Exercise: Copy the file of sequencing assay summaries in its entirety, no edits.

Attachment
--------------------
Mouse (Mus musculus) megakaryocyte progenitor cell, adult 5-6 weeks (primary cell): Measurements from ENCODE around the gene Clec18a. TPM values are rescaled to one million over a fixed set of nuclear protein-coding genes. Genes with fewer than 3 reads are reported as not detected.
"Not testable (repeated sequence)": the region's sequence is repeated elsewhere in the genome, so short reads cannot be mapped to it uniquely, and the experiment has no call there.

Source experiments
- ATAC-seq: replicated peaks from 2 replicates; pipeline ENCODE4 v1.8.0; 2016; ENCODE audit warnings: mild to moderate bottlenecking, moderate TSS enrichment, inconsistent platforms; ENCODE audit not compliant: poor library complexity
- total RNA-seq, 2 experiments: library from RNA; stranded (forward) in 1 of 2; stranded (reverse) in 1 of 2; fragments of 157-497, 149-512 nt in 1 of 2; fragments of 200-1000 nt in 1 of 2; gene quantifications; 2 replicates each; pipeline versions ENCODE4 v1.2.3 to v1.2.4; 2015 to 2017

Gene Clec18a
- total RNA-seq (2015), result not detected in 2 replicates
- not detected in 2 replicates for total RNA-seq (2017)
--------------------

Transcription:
Mouse (Mus musculus) megakaryocyte progenitor cell, adult 5-6 weeks (primary cell): Measurements from ENCODE around the gene Clec18a. TPM values are rescaled to one million over a fixed set of nuclear protein-coding genes. Genes with fewer than 3 reads are reported as not detected.
"Not testable (repeated sequence)": the region's sequence is repeated elsewhere in the genome, so short reads cannot be mapped to it uniquely, and the experiment has no call there.

Source experiments
- ATAC-seq: replicated peaks from 2 replicates; pipeline ENCODE4 v1.8.0; 2016; ENCODE audit warnings: mild to moderate bottlenecking, moderate TSS enrichment, inconsistent platforms; ENCODE audit not compliant: poor library complexity
- total RNA-seq, 2 experiments: library from RNA; stranded (forward) in 1 of 2; stranded (reverse) in 1 of 2; fragments of 157-497, 149-512 nt in 1 of 2; fragments of 200-1000 nt in 1 of 2; gene quantifications; 2 replicates each; pipeline versions ENCODE4 v1.2.3 to v1.2.4; 2015 to 2017

Gene Clec18a
- total RNA-seq (2015), result not detected in 2 replicates
- not detected in 2 replicates for total RNA-seq (2017)